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Hoffmann, R. A wiki for the life sciences where authorship matters. Nature Genetics (2008)

A plasmid-encoded regulatory gene, rns, required for expression of the CS1 and CS2 adhesins of enterotoxigenic Escherichia coli.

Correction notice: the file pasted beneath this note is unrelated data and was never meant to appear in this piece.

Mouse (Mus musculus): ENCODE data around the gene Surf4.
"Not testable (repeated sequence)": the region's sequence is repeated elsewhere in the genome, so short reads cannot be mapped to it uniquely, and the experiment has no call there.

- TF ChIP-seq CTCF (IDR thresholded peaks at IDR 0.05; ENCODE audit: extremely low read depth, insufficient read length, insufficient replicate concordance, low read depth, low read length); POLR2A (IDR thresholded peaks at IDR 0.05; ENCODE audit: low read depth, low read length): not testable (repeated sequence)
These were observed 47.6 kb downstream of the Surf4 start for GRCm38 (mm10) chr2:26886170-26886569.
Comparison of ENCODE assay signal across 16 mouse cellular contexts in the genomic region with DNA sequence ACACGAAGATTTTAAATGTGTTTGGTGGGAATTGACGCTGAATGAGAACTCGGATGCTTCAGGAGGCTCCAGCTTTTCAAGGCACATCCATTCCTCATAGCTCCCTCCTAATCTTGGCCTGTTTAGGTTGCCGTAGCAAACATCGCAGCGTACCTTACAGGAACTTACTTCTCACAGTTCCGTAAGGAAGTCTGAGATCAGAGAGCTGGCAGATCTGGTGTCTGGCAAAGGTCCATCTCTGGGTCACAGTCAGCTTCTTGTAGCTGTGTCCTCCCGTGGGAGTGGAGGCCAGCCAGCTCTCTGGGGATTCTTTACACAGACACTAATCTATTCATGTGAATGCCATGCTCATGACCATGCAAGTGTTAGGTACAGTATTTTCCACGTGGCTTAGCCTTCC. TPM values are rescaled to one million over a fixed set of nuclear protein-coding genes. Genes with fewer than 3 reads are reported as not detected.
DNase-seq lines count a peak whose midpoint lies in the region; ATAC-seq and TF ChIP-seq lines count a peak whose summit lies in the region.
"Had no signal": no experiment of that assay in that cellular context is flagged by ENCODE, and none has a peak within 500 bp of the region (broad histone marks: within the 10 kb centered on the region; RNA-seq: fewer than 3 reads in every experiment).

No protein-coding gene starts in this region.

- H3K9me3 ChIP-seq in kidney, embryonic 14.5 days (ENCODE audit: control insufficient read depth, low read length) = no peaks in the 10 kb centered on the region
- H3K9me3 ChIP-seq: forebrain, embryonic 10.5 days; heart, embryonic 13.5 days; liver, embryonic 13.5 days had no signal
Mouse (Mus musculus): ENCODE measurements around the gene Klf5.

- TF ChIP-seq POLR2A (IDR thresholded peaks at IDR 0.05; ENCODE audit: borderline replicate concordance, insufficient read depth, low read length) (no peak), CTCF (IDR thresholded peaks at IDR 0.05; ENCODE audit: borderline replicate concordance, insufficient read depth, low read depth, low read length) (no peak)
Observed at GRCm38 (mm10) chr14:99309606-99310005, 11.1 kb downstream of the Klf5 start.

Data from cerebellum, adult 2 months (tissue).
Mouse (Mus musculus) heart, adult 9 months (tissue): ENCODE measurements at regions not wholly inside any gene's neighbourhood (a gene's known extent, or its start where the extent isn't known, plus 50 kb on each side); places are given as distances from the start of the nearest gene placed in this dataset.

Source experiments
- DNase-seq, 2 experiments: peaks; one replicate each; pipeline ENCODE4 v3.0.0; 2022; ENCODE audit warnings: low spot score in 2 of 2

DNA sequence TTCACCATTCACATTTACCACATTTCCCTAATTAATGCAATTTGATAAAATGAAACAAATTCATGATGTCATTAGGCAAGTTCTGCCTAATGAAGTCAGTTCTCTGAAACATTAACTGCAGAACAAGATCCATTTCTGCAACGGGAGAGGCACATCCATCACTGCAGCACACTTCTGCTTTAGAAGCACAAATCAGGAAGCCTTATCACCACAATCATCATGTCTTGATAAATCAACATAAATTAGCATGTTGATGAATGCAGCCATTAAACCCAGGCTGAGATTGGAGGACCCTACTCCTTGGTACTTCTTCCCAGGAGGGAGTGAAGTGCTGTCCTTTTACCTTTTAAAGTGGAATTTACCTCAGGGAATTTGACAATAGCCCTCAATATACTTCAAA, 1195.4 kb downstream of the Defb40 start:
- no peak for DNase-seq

To be virulent, enterotoxigenic Escherichia coli (ETEC) must produce a toxin and a pilus-like structure that mediates specific attachment to host tissue. Expression of two of these specific adherence structures, CS1 and CS2, requires the presence of a plasmid in an ETEC strain of a particular serotype and biotype. We show here that this plasmid does not contain the structural gene for a pilin protein, as previously believed. Instead we have identified a plasmid-encoded gene called rns that is required for expression of CS1 or CS2 colonization factor antigens and for adhesion. The rns gene, defined by two separately isolated insertion mutations, produces a 26-kDa protein when transcribed and translated in vitro. At the protein level the rns gene product is homologous to AraC, a positive regulator of the arabinose operon of enteric bacteria, and to RhaR and RhaS, which regulate the rhamnose operon of E. coli. The homology of the Rns protein to AraC is localized to regions that are believed to bind to DNA. Moreover, the sequence of one of these homologous regions is consistent with a DNA binding helix-turn-helix motif. The average G + C content of E. coli DNA is 50%; yet the rns gene contains only 28% G + C, suggesting that it was acquired from some other organism.[1]


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